Custom credenza at the Fin Art shop
Photo Courtesy of Fin Art

Settled in Denver’s historic Baker neighborhood is a 1940s-era automotive repair shop where Denverites once brought their Alfa Romeos for a tune up; today, it is still a site for the blood, sweat and tears of manual labor, albeit the oil and grease has been substituted for sawdust.

Here at Fin Art (185 W. Bayaud Ave.), the intrinsic value of working with one’s hands is alive and well.

Here, owners, CU grads and ex-bartenders Rob McGowan, Ben Olson and James Clarke, run a handmade modern furniture business more akin to that of an 1800s artisanal establishment.

“We run a very old company,” McGowan said. “We’ve always been about the organic growth … everything that we’ve done, we’ve grown by our means. We appreciate that within friendships and within business alike. We’re not trying to take over the world or anything.”

Yet, by merging salvaged materials with a minimalist aesthetic in furniture design, Fin Art has built a thriving local business.

Fin Art’s current catalog features designs for the home: dining tables, credenzas, dressers and the like, with a seating catalog in the works, although their bread and butter is commissioned work around town for local restaurants, bars, and even hair salons.

Nevertheless, they still make time to get together on a Saturday, throw back a couple of Pabst Blue Ribbons and bring their most outlandish design reveries to life just as they did for fun before the business.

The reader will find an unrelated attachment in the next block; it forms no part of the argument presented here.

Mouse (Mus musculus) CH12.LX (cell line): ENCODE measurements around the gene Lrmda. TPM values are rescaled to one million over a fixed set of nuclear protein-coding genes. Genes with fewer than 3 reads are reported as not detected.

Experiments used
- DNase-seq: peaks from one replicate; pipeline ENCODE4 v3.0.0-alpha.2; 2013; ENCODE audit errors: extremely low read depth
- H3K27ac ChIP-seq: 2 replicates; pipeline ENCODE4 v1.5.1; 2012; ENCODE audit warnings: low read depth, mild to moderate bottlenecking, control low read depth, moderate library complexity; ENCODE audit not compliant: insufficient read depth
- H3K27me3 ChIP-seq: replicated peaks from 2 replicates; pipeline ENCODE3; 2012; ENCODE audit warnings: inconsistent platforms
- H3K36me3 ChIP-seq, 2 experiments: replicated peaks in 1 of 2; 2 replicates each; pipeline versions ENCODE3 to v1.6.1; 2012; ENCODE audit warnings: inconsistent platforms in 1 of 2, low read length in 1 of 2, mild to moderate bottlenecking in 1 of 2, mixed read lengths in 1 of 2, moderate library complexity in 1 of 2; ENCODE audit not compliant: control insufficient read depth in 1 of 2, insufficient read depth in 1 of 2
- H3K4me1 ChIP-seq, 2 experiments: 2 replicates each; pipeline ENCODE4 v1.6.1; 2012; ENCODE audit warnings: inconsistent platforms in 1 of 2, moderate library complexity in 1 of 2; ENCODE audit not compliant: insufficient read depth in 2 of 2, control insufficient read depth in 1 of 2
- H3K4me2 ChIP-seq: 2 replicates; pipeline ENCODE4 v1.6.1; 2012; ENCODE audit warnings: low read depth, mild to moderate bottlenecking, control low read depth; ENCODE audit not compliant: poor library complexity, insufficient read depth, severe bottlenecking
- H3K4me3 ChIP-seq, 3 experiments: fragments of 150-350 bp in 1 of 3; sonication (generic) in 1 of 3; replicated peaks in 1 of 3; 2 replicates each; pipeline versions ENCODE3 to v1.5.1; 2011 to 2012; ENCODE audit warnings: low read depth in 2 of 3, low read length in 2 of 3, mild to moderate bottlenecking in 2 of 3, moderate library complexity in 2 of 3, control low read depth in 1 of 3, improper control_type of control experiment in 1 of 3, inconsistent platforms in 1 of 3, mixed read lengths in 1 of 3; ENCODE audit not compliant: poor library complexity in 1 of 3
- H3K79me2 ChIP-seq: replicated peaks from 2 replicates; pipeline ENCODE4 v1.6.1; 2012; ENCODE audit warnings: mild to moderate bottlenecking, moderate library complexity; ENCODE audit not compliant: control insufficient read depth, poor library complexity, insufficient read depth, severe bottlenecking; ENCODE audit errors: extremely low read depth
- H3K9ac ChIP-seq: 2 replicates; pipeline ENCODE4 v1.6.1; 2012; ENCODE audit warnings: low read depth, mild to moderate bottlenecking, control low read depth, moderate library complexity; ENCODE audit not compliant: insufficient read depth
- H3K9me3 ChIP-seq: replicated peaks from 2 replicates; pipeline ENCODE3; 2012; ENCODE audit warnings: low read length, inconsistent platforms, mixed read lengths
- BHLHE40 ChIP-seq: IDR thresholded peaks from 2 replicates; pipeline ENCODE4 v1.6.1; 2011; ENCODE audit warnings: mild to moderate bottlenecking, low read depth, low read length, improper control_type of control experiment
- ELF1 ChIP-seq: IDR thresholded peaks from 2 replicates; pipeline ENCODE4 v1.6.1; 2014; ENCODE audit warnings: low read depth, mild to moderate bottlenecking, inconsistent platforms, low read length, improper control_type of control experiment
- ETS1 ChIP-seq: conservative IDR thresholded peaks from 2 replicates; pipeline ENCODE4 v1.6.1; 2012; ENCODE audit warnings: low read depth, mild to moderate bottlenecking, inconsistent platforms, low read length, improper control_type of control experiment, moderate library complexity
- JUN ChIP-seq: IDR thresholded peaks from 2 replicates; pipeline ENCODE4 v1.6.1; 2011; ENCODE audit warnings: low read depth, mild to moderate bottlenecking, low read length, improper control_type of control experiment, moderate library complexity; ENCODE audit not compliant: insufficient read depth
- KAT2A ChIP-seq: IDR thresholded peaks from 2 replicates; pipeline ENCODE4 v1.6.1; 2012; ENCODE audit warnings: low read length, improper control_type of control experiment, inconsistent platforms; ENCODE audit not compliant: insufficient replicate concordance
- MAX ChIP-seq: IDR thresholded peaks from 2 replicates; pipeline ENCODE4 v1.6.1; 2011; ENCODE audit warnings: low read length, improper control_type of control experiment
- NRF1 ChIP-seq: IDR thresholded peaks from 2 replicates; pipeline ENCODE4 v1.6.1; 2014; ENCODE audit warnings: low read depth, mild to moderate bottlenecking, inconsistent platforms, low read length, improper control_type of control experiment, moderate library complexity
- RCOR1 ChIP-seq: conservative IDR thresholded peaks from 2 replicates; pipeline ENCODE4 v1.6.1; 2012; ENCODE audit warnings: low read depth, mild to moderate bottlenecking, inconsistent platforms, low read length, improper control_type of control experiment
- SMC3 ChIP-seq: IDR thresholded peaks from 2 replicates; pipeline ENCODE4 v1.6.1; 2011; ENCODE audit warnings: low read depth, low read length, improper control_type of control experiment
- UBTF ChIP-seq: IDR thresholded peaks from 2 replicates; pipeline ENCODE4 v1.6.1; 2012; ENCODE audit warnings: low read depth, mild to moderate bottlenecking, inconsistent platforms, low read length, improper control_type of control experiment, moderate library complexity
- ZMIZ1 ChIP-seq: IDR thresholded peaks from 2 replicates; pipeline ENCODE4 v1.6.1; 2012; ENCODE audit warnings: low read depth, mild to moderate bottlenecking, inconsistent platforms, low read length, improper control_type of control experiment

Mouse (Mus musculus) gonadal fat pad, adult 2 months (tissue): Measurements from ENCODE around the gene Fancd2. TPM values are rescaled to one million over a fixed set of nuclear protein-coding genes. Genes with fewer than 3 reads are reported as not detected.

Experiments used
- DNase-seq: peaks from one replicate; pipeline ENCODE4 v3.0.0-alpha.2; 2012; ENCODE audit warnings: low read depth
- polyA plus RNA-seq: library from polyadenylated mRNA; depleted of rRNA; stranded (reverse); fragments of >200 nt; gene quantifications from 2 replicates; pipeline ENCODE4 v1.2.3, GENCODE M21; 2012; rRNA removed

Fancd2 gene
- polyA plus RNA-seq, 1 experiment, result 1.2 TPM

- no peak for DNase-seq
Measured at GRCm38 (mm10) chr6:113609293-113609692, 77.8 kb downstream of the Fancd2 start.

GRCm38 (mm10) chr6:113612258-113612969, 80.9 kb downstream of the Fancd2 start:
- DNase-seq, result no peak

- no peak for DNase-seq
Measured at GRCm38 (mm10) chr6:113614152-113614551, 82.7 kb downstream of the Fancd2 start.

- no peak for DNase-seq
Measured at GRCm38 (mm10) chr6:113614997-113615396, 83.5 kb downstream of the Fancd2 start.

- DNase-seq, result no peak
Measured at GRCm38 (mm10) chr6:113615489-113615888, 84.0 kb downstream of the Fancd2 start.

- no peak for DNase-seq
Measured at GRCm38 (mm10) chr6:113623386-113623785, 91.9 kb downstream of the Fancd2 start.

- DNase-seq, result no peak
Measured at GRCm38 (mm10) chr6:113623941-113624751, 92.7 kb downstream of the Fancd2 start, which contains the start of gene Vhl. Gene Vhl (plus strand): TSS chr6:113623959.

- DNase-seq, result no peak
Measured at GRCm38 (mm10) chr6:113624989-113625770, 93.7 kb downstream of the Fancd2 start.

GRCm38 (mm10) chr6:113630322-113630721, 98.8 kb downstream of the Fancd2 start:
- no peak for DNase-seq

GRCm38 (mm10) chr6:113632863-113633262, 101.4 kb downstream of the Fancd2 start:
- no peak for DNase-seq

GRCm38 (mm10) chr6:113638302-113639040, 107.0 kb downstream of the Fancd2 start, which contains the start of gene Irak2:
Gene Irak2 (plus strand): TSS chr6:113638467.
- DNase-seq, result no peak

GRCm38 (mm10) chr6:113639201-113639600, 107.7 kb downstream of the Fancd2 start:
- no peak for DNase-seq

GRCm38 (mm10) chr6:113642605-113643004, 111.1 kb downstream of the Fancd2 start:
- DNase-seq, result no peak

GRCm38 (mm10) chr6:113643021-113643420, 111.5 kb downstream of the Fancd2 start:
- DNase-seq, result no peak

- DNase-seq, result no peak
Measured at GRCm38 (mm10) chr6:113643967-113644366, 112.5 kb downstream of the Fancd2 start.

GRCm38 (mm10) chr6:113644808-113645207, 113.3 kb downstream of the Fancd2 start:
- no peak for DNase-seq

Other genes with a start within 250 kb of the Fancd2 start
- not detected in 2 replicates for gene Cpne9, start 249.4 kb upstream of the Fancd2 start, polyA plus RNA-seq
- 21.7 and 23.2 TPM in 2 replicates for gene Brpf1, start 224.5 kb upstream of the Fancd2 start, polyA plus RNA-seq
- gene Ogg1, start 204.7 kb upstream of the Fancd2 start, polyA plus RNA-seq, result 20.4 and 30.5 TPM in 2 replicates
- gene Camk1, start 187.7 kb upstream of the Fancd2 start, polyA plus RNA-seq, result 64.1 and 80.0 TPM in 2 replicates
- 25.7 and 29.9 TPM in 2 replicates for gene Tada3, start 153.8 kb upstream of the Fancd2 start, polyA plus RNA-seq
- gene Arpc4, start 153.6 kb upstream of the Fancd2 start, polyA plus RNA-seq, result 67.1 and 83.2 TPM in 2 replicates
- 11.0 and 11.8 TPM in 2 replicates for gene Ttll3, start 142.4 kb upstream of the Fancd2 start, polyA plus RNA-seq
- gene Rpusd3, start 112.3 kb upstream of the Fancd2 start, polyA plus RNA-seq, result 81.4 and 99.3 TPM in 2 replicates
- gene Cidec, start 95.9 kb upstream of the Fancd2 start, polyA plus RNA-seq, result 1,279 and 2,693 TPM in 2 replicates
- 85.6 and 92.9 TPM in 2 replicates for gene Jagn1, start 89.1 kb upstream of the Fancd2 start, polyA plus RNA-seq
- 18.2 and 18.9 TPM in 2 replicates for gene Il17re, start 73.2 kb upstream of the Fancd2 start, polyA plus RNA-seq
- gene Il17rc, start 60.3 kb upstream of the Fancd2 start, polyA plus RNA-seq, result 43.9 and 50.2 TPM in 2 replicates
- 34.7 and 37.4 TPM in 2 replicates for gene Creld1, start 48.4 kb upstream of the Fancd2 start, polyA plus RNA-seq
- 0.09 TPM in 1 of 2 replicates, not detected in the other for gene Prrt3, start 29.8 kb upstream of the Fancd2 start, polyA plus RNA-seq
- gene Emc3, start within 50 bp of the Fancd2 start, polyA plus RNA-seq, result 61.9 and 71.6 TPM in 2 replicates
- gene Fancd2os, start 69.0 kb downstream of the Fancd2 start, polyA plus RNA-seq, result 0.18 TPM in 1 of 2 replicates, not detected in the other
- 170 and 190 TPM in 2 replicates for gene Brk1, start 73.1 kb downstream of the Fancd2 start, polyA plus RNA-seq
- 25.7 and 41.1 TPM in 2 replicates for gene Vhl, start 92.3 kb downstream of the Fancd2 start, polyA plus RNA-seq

“Our lives became our livelihood,” Olson reflected.


Beauty from “dinosaurs” of machines
Photo By Eric S. Goitia

Childhood friends, Olson and McGowan, always knew they were going to go into business together. They played with the idea of a pizza joint, a T-shirt business, a sandwich shop and a band called White Hot Heat Machine (insert their laughter here).

However, these days they find themselves playing with “dinosaurs” of machines, versus playing music, and it all began with a coffee table.

Olson and McGowan were not willing to settle for mediocre design or the slapdash smorgasbord of hand-me-downs so typical of post-college interiors. The two appreciated modern, industrial design, but were not thrilled with the overpriced options available. That is when the two went to work building in their own backyard.

With no formal training (McGowan studied history in college, Olson communications), the two entrepreneurs became “random furniture makers,” as they like to say, overnight.

The coffee table was a success, although it had the appearance of a surfboard … but, no matter, McGowan still proudly displays it in his home.

A sofa was their next endeavor, and through it they learned the first rule of thumb of furniture design … make sure it fits through the door!

Fin Art installation at Linger in Denver
Photo By Ric Stovall

Today they laugh about their humble beginnings, like when they had to Google what a radial arm saw was after someone had donated it to them.